The term ‘Norwegian Arms’, according to front-person and sole founding member Keith Birthday, describes the act of “grabbing slivers of fleeting moments across the globe, but in a self deprecating way.” Throughout the band’s existence, Birthday has done just that. The band’s debut record Wolf Like a Stray Dog captured a year of frozen solitude spent in the Siberian Taiga. Snapshots of intimate personal experiences mixed with stories of secret cities and musings on language and culture. Where Wolf focused on a specific feeling attached to a singular place, Norwegian Arms’ new album Girard Freeloader (out 1/20 on Mutual Crush) applies this concept to the entire world, with songs taking inspiration from the jungles of Peru, the forests of Washington state, and Keith Birthday’s native Philadelphia.
Keith (also known in more professional circles as Brendan M) uses these places as jumping off points to ruminate about the complications of living in this modern world through the eyes of a “Freeloader”, the listless narrator who is searching simultaneously for a cup of coffee and his own deepest feelings. “West Queens Street West” turns a weekend trip to Toronto into thoughts about traveling as a break from the monotony of everyday Internet-centric life. “East Hollywood” finds Birthday considering how distance and growth changes relationships over time while visiting friends in California. But the place that seemingly influences Girard Freeloader the most is the city of Philadelphia, where Keith found himself suddenly still after his long Russian sojourn, and where the record takes its name.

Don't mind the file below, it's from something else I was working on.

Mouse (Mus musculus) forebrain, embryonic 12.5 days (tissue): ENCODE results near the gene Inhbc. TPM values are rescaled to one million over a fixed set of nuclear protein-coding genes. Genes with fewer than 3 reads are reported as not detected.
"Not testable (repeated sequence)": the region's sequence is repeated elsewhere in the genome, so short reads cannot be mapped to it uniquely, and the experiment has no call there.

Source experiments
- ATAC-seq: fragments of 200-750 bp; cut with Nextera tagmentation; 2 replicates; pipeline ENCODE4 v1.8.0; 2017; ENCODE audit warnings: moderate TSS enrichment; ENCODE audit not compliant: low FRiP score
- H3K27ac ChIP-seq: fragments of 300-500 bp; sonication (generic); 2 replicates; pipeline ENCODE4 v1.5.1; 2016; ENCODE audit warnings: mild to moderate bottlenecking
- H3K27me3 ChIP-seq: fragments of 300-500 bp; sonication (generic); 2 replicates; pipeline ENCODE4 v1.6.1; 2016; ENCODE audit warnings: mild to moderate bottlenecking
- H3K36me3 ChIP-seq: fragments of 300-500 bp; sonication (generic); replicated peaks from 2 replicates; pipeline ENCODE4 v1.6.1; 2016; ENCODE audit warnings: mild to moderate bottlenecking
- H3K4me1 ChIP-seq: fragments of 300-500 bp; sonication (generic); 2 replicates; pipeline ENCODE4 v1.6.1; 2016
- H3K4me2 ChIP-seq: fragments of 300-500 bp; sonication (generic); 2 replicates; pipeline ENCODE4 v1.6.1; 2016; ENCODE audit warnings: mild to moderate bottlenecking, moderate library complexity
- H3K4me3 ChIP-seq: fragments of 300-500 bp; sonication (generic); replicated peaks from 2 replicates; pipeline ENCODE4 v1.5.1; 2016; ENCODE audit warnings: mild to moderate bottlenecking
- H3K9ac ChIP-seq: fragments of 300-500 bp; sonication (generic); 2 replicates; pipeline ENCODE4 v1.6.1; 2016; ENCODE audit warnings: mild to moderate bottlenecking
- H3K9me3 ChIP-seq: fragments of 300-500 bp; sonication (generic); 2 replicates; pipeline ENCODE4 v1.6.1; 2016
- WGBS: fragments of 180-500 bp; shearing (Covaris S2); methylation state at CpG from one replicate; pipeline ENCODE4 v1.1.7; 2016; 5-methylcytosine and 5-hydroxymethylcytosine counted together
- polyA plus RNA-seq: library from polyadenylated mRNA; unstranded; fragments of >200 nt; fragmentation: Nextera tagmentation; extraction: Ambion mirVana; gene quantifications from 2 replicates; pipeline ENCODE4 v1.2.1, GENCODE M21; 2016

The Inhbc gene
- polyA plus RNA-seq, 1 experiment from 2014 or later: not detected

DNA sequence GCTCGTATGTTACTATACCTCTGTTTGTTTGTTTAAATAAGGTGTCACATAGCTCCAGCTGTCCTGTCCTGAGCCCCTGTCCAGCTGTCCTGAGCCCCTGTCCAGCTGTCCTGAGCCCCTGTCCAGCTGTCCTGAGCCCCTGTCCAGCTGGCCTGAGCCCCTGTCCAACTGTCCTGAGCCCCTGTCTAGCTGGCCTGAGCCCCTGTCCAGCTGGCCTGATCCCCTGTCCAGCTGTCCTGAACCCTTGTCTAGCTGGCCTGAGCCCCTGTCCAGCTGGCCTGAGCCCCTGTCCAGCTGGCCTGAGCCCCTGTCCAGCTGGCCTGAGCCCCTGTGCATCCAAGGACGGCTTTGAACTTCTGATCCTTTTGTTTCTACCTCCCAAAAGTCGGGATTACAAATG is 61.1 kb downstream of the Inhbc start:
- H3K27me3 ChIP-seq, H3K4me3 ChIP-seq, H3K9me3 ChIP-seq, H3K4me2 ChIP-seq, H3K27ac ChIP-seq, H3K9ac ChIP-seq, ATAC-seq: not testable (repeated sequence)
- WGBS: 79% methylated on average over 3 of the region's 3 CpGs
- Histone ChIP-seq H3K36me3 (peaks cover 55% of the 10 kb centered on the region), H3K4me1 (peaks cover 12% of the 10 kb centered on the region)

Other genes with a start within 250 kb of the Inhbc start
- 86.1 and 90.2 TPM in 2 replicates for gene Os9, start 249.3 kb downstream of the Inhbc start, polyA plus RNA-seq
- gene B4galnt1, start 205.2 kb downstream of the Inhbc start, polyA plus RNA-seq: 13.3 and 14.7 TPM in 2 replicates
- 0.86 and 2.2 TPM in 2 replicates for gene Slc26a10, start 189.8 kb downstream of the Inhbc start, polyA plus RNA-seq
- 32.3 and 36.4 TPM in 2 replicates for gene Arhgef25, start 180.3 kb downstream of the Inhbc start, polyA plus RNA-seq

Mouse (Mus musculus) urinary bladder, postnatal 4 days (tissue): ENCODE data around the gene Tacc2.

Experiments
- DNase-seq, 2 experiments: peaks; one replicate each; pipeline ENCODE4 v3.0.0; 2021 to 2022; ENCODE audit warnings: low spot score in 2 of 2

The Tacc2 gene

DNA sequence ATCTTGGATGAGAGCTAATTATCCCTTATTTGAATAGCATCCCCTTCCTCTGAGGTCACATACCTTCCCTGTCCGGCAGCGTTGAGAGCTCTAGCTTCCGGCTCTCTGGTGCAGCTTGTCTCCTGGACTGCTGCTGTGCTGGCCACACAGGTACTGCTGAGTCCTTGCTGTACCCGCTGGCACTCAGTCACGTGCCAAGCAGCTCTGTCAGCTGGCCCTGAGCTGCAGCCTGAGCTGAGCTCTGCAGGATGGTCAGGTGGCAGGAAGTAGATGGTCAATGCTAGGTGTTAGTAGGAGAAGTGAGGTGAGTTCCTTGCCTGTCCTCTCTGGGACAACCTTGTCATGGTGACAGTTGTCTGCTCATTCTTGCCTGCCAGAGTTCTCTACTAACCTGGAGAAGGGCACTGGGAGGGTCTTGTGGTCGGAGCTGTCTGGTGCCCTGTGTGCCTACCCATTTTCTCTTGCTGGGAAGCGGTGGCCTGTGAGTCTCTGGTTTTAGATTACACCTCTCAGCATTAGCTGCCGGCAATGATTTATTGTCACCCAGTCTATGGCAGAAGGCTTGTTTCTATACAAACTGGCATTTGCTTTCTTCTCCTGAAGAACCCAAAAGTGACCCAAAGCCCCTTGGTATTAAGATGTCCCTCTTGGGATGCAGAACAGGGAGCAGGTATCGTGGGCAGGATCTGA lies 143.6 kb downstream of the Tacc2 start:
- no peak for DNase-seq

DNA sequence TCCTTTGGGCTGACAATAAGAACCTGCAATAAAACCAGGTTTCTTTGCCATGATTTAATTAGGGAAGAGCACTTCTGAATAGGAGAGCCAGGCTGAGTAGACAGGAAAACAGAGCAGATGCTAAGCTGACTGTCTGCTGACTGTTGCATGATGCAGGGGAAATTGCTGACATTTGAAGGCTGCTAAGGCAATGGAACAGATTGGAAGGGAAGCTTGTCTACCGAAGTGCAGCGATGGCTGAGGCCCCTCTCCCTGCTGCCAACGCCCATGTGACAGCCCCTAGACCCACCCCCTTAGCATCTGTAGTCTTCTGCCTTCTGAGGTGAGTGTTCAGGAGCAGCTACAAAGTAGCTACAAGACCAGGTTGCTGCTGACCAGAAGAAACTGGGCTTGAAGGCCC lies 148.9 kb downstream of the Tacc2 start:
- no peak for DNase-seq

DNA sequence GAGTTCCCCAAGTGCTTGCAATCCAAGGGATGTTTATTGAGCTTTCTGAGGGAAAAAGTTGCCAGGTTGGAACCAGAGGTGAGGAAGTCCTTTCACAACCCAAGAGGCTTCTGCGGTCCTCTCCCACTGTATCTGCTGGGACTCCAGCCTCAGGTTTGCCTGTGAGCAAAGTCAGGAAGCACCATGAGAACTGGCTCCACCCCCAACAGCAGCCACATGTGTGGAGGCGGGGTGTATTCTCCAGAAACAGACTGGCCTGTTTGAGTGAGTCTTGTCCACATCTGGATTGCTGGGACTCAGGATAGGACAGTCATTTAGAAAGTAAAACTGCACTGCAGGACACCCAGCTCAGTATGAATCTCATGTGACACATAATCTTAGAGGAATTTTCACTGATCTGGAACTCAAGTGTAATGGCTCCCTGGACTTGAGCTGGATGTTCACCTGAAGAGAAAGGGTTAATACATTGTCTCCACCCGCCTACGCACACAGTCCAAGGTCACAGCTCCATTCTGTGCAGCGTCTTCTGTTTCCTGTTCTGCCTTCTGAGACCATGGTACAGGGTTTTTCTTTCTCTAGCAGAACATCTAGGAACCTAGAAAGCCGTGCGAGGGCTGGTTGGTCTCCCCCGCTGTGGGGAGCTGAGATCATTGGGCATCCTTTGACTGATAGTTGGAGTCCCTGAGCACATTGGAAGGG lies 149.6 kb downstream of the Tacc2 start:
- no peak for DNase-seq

Whether he’s talking about modern American colonialism as a traveling ESL teacher through an the lens of sucking up the last limited natural resources from a dying planet on “Resource Sucker”, feeling himself atrophy on “Visons of my Father,” or fantasizing about finding a better life in the Pyrenees mountains on “How We Move”, the feeling of returning to a familiar place after a long and affecting journey looms large over Girard Freeloader.
The record was chiefly recorded by José Díaz Rohena at The Unknown, Phil Elverum’s studio in Anacortes, Washington and completed in Philadelphia and Birthday’s new home of New York. The music communicates a growth from the last album as well, a more cinematic and extended scope, with more room for contemplation than the previous record’s two minute punk-influenced blasts. Girard Freeloader feels like D’Angelo-influenced digital soul with the synthesizer drive of The Silver Apples and the groovy poly-rhythms of Tuareg guitarists,
While Birthday was recording, he took a break to visit Bowman’s Bay, a secluded beach on the outskirts of Anacortes. There he found inspiration for the lyrics for “Make The Rules”, the closing track to the album: “I can almost taste it, feet behind in the nectar line. Is it the only thing that binds? String of eternity? And isn’t it amazing, the breadth of the sea, the lines in the leaves? Just over the bay I can see it.” Girard Freeloader is an album about contemplation and striving for self-betterment in the terrifying world in which we live. Maybe, if we all connect deeper with the places we hold dear, we can attain it. As Birthday expresses, “I’ve come a long way, but it’s everything that I know.”